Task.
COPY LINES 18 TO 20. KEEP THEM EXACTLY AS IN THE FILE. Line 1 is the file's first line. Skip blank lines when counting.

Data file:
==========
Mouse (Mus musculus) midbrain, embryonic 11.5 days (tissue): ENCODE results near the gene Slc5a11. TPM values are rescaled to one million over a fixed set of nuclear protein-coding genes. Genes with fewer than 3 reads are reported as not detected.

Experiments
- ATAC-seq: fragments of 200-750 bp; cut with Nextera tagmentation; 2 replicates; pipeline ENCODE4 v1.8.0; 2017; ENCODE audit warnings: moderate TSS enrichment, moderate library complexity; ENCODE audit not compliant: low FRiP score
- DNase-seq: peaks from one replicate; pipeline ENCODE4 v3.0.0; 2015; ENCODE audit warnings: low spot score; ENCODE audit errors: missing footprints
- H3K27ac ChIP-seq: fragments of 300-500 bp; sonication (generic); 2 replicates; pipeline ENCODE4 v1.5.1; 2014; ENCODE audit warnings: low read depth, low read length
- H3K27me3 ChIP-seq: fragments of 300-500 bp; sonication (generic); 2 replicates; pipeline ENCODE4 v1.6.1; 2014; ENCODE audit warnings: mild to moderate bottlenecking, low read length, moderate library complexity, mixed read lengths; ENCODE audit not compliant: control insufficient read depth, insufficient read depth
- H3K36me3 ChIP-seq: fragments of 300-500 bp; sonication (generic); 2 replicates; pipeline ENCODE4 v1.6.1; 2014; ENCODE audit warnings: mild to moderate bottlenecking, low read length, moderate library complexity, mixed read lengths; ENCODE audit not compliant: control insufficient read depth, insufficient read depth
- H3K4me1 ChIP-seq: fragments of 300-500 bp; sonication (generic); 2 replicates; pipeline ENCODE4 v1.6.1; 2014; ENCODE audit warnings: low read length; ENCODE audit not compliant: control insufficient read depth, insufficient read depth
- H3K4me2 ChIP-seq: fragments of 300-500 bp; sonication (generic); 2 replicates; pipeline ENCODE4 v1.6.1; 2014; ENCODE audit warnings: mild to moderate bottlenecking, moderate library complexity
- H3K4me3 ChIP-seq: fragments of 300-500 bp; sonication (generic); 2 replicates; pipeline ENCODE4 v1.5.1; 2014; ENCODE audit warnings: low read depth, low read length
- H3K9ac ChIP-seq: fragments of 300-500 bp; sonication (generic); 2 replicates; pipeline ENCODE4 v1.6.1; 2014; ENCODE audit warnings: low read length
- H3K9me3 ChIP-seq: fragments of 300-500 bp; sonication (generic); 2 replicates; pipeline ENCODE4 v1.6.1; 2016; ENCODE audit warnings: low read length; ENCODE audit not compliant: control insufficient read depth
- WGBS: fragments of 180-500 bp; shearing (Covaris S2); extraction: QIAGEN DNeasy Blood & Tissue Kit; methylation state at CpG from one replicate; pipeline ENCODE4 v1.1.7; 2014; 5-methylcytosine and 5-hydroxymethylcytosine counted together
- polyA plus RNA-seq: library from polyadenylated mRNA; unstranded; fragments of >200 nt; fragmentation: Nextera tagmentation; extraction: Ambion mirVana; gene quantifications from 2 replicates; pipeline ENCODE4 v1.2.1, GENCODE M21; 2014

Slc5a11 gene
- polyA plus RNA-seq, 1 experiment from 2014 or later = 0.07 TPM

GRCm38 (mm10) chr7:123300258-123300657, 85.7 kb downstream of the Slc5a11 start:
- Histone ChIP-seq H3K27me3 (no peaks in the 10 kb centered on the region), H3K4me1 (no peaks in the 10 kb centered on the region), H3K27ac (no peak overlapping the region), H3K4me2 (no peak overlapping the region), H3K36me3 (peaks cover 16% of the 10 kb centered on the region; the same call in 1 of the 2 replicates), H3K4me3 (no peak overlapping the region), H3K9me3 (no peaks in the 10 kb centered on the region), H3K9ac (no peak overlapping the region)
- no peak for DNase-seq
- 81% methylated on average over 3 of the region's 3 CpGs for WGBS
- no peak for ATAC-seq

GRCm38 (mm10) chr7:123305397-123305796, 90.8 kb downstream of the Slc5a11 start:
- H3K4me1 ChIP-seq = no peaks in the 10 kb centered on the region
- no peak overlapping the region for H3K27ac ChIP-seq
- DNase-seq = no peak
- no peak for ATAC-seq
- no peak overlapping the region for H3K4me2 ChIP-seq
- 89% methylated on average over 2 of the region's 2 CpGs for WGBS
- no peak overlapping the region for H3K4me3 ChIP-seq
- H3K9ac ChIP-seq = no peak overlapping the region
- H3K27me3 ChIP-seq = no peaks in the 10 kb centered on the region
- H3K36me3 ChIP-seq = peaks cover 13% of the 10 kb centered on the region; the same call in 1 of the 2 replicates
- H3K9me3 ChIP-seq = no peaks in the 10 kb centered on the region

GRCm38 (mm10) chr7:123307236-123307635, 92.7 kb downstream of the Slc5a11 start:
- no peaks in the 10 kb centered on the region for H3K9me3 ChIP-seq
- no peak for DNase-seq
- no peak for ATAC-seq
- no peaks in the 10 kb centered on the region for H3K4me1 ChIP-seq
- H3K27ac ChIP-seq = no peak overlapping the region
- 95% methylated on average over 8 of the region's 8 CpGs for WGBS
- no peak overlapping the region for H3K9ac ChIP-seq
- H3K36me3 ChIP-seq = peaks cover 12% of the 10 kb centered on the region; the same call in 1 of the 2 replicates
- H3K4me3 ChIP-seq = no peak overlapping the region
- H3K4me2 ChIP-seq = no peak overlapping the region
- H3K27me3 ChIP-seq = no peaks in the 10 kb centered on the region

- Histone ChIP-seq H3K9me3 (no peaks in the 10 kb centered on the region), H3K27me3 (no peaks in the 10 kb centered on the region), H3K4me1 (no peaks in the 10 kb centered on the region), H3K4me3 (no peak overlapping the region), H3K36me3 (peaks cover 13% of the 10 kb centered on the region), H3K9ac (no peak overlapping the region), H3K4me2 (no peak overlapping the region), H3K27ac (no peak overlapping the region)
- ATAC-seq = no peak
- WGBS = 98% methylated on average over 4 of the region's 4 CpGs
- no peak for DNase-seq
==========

- Histone ChIP-seq H3K27me3 (no peaks in the 10 kb centered on the region), H3K4me1 (no peaks in the 10 kb centered on the region), H3K27ac (no peak overlapping the region), H3K4me2 (no peak overlapping the region), H3K36me3 (peaks cover 16% of the 10 kb centered on the region; the same call in 1 of the 2 replicates), H3K4me3 (no peak overlapping the region), H3K9me3 (no peaks in the 10 kb centered on the region), H3K9ac (no peak overlapping the region)
- no peak for DNase-seq
- 81% methylated on average over 3 of the region's 3 CpGs for WGBS